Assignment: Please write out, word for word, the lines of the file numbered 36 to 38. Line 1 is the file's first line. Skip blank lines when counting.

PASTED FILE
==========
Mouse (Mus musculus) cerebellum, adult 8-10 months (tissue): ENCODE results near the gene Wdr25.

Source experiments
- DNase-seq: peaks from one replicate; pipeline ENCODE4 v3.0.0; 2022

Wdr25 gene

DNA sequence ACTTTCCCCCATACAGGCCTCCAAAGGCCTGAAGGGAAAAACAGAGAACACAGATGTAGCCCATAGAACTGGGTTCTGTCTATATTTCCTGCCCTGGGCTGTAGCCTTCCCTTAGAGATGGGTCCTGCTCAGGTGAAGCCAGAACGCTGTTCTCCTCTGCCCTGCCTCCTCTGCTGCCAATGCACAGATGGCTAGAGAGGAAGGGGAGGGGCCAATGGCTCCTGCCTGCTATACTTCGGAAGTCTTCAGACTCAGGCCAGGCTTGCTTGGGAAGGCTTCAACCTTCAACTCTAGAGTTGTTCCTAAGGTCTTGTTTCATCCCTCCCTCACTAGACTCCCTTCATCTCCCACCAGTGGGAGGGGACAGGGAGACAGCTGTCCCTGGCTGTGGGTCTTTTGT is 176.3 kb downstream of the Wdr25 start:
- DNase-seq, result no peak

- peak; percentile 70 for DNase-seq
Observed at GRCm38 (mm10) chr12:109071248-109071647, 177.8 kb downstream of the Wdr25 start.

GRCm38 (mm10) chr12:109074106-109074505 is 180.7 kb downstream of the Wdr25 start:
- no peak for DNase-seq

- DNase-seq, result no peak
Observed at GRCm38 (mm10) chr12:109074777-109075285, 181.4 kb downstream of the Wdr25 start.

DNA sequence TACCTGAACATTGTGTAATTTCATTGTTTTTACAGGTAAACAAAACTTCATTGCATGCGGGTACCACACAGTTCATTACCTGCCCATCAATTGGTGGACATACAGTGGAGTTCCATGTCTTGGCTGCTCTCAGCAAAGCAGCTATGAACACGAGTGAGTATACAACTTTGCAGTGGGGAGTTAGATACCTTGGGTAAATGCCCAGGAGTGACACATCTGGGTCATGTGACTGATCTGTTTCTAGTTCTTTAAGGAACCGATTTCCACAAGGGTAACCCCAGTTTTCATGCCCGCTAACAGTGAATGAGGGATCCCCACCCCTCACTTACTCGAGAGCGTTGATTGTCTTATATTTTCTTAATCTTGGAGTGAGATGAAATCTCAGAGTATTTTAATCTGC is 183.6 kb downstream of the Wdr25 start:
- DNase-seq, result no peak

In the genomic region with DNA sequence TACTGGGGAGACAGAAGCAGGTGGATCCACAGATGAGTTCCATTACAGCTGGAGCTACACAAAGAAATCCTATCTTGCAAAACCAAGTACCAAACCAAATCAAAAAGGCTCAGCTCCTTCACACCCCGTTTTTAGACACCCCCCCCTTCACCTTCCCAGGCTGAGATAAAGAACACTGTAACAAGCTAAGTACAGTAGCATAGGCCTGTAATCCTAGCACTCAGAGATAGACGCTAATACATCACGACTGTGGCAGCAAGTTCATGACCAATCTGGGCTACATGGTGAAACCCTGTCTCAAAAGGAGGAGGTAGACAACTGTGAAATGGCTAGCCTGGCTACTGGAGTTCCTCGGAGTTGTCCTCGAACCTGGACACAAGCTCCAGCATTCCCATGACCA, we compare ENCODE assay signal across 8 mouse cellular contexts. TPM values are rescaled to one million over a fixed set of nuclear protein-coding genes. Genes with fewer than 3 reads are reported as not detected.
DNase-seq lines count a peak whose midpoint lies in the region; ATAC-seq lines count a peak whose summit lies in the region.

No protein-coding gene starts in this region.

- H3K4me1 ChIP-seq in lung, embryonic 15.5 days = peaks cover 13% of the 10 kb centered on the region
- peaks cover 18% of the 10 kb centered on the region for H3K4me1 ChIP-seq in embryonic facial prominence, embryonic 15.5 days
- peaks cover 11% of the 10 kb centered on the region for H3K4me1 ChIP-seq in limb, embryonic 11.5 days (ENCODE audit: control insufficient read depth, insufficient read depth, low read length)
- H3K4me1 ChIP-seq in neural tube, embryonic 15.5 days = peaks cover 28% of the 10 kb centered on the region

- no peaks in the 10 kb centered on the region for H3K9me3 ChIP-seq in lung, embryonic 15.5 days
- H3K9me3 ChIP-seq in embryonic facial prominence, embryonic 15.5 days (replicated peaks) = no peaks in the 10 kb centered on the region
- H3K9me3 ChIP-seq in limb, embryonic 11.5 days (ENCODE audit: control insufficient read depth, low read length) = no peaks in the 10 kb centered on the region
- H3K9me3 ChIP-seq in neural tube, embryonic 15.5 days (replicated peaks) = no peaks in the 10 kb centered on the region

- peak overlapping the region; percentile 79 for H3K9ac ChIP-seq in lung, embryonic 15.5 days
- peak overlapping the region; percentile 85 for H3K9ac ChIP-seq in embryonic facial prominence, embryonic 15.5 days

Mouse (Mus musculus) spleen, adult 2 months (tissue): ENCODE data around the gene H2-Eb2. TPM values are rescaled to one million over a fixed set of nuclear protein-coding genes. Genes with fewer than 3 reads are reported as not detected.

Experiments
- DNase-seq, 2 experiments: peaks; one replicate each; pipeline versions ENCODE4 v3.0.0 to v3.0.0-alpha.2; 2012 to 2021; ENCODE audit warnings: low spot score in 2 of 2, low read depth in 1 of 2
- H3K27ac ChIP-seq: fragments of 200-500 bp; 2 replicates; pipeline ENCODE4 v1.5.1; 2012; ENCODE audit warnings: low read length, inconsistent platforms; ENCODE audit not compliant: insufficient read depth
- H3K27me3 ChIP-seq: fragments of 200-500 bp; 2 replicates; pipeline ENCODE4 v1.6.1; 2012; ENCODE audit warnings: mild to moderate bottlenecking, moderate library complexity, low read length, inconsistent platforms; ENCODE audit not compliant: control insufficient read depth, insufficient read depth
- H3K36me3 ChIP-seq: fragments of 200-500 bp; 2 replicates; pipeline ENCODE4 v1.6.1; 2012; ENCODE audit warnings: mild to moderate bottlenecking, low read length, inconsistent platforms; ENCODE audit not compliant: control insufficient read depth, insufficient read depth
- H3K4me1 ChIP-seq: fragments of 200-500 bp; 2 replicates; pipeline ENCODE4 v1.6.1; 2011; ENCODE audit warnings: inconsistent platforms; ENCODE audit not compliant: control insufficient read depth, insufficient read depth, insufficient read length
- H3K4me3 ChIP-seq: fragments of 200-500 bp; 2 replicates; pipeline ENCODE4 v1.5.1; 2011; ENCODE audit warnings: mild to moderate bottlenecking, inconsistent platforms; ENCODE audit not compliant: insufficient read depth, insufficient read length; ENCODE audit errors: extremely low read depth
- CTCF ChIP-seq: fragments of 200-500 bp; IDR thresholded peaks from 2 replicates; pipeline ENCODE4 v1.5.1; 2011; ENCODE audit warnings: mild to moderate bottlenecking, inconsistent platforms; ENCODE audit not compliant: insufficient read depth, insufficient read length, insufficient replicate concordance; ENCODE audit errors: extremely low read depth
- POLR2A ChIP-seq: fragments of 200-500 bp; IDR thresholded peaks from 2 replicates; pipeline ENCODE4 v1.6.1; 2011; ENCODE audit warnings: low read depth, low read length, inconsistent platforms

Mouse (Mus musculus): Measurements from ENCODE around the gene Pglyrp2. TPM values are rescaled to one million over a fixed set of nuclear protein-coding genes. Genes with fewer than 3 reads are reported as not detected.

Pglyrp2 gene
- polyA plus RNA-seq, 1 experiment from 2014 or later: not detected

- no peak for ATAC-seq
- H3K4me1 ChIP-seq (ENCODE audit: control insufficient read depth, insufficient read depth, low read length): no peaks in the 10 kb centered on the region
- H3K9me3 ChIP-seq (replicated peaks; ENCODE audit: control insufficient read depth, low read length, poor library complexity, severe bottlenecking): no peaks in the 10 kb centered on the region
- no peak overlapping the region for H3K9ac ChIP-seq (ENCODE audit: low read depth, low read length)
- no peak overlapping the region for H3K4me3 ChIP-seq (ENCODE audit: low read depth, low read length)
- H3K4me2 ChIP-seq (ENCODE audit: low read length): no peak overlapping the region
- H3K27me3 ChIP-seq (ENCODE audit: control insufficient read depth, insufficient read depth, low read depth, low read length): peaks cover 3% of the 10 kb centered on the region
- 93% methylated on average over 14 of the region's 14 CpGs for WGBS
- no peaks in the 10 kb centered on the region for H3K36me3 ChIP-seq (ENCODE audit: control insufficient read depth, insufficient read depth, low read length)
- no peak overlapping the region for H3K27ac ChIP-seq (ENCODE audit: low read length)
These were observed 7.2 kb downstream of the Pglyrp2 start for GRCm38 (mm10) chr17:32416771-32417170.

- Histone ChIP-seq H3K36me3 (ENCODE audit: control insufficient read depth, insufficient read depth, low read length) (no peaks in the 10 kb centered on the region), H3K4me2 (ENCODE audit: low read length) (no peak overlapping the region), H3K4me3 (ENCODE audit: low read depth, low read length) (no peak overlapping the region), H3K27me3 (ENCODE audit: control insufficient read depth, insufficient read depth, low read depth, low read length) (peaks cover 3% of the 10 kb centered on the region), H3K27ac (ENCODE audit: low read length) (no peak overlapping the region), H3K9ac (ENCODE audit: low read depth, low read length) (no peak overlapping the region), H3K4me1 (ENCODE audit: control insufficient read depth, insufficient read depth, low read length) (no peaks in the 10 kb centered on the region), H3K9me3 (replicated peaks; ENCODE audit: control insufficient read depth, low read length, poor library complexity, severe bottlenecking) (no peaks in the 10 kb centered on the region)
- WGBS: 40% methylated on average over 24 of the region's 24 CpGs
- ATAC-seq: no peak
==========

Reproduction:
- CTCF ChIP-seq: fragments of 200-500 bp; IDR thresholded peaks from 2 replicates; pipeline ENCODE4 v1.5.1; 2011; ENCODE audit warnings: mild to moderate bottlenecking, inconsistent platforms; ENCODE audit not compliant: insufficient read depth, insufficient read length, insufficient replicate concordance; ENCODE audit errors: extremely low read depth
- POLR2A ChIP-seq: fragments of 200-500 bp; IDR thresholded peaks from 2 replicates; pipeline ENCODE4 v1.6.1; 2011; ENCODE audit warnings: low read depth, low read length, inconsistent platforms

Mouse (Mus musculus): Measurements from ENCODE around the gene Pglyrp2. TPM values are rescaled to one million over a fixed set of nuclear protein-coding genes. Genes with fewer than 3 reads are reported as not detected.